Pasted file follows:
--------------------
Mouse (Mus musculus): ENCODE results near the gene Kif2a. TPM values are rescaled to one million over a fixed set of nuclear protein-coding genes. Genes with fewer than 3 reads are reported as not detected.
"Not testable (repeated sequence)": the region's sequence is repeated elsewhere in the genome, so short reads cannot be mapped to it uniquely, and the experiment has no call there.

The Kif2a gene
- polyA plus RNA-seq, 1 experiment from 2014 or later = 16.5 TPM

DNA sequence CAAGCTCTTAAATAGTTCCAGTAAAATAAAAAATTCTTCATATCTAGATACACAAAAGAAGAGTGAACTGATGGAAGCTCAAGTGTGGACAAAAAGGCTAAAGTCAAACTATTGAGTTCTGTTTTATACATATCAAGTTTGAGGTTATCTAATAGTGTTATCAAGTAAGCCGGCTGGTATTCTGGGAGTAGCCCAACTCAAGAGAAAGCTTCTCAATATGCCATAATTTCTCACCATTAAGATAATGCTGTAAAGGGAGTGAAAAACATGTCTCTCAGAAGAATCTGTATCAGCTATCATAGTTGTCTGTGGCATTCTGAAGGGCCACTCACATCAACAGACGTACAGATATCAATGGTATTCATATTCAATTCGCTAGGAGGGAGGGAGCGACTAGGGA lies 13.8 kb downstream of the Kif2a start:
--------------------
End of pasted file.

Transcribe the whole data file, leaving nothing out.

Mouse (Mus musculus): ENCODE results near the gene Kif2a. TPM values are rescaled to one million over a fixed set of nuclear protein-coding genes. Genes with fewer than 3 reads are reported as not detected.
"Not testable (repeated sequence)": the region's sequence is repeated elsewhere in the genome, so short reads cannot be mapped to it uniquely, and the experiment has no call there.

The Kif2a gene
- polyA plus RNA-seq, 1 experiment from 2014 or later = 16.5 TPM

DNA sequence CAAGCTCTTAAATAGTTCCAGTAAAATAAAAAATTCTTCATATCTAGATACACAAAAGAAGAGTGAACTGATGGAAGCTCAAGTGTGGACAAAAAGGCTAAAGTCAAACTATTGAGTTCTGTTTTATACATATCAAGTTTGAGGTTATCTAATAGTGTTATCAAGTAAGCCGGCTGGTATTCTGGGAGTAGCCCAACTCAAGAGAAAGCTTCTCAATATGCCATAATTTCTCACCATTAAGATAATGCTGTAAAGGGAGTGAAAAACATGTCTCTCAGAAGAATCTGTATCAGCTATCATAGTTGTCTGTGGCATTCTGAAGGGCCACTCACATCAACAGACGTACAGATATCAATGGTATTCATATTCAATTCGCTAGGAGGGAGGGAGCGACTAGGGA lies 13.8 kb downstream of the Kif2a start: